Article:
Bartolo: Technology ‘must be integrated’ in educational system

Education minister Evarist Bartolo says technology is not the solution to all problems in education but it must be integrated with all other aspects

Evarist bartolo addressing teachers at Smart City • Photo by Chris Mangion
Evarist bartolo addressing teachers at Smart City • Photo by Chris Mangion

The biggest challenge in the education sector is integrating the use of technology, such as tablets, with the learning outcome framework, the pedagogy of teaching and all other aspects of education, education minister Evarist Bartolo said.

“Technology will not miraculously resolve the shortcomings in our educational system, however it is a reality which must be integrated into the system,” Bartolo said, adding that today’s children are digital natives and “they look at the world from a different angle.”

Bartolo was addressing teachers undergoing a training course on the use of tablets both in terms of hardware/software and how they can use it as a pedagogical tool in the classroom.

By the beginning of the 2015-16 scholastic year, all schoolchildren will receive a free computer tablet and in a one-year pilot project kicked off in March of this year.

This morning, Bartolo met the volunteer teachers from state, church and independent schools taking part in the pilot project who are focusing on the use of tablets to support literacy, numeracy and digital literacy, in line with the National Literacy Strategy for All that had just been published and the National Curriculum Framework.

Bartolo said that the exercise would also be useful for the ministry to fine-tune the initiative and ensure that all support systems are in place once the tablets are introduced in October.

Bartolo admitted that technology also has its downsides, however “there is no alternative and we cannot turn schools into monasteries for cloistered nuns and keep technology out. But on the other hand we cannot put our guard down.”

13 local and international industry partners have responded to a call for proposals and will be loaning their tablets and providing their software solutions free of charge for evaluation in schools.  

Their investment is calculated at around €200,00 and they are providing such popular brands as Acer, Apple, Google Nexus, Haier, Intel, LearnPad, Lenovo,  and Samsung.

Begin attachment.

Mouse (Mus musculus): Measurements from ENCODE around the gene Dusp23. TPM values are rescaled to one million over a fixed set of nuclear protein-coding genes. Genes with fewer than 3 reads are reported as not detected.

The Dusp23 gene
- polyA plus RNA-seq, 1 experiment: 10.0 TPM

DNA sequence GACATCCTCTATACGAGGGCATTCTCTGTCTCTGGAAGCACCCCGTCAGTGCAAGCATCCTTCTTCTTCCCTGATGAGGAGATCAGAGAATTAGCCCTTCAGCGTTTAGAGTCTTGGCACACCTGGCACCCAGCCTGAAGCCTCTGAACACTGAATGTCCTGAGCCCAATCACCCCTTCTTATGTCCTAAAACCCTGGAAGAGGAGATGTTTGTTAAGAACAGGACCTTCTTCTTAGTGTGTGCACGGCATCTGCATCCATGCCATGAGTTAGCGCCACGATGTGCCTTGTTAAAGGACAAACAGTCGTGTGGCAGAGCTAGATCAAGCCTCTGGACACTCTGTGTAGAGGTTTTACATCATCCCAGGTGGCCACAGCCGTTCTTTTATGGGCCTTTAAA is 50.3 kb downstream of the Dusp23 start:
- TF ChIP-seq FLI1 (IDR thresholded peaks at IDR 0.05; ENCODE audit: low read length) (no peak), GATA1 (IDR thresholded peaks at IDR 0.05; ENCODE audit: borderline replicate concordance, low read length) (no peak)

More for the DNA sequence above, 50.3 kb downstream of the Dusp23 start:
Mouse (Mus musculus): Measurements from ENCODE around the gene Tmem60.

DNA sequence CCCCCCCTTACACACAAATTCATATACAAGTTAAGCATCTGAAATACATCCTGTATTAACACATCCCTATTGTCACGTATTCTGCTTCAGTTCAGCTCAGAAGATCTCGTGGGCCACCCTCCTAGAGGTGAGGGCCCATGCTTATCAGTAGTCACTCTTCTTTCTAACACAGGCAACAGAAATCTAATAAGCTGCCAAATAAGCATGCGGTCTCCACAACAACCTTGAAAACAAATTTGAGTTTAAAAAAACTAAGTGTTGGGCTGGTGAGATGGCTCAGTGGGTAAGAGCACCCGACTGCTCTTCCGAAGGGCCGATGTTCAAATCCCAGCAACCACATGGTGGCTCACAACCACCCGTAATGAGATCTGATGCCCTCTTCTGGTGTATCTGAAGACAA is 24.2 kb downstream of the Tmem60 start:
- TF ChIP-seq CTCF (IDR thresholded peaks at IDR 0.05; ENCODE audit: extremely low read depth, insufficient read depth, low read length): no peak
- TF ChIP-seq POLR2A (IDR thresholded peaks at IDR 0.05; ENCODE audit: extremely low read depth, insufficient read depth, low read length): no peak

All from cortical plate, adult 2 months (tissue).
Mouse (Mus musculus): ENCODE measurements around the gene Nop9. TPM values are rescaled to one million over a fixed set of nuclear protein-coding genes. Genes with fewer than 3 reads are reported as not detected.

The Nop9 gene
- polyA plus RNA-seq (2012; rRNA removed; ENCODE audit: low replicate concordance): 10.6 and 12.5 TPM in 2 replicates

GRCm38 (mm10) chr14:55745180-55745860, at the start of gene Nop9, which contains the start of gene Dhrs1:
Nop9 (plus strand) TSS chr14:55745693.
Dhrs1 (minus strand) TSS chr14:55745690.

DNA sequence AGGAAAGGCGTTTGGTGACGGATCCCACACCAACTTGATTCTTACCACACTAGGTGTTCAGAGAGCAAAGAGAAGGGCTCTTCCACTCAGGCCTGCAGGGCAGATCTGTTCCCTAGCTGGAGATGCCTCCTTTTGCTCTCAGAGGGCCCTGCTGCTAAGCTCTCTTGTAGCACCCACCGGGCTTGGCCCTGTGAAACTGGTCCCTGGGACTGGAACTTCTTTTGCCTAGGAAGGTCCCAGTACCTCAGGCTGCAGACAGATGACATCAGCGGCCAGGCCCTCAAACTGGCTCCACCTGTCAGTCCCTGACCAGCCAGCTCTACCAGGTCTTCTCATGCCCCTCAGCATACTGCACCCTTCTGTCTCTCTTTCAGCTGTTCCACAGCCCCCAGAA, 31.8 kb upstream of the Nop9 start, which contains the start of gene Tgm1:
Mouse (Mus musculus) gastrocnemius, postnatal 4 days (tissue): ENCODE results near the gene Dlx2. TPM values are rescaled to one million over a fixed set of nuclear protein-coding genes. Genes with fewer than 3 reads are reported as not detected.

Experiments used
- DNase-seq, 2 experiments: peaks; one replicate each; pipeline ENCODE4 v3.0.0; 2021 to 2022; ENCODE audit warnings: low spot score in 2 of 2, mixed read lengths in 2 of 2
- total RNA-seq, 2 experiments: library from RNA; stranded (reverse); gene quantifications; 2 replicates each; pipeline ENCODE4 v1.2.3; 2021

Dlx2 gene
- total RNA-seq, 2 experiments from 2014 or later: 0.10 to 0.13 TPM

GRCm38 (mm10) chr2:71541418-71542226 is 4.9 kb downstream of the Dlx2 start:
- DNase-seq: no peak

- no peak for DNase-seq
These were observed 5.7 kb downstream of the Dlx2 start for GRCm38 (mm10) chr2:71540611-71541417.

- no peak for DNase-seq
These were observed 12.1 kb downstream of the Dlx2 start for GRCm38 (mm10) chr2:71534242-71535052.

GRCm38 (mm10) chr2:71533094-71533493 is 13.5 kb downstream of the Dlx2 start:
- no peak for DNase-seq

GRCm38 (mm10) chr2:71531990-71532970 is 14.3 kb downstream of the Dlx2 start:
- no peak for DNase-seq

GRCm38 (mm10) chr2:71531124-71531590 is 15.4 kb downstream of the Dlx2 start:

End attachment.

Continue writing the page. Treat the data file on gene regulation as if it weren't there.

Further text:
The project consists of 13 Primary classes in 10 colleges in state schools, two complementary groups and one group at a Resource Centre for Students with Special Needs.

The participating State Schools are: Siggiewi, Msida, Gżira, Marsascala, Cospicua, Ghajnsielem-Sannat-Victoria in Gozo, Pieta', Paola, Mellieha, Zurrieq, Bahrija and the Dun Manwel Attard Young Adult Education Resource Centre. 

The participating Church Schools are St. Albert the Great (Valletta), St. Joseph Mater Boni Consiglii (Paola) and De La Salle College. The participating Independent Schools are Thi Lakin, San Anton and Chiswick House School. These six schools, which will participate with a class each, were selected by ballot by the Secretariat for Catholic Education and the Independent Schools Associated respectively.

The Malta Union of Teachers is working hand-in-hand with the Ministry for Education and Employment on the implementation of the Pilot and a Memorandum of Understanding governing the role of teachers in the Pilot is expected to be signed in the coming weeks.

Phase one of the Pilot ends in September when the teachers come back fully trained and fresh from their summer holidays and the tablets are distributed to students in their respective classes in October.

Use in class will continue until the end of March 2015, then the tablets on loan are returned to the suppliers and the evaluation of the whole pilot project is made. This will then lead to the procurement of the tablet solution, infrastructure upgrades and other items needs to implement the national rollout of tablets in all State, Church and Independent School as from Year 4 of the Primary.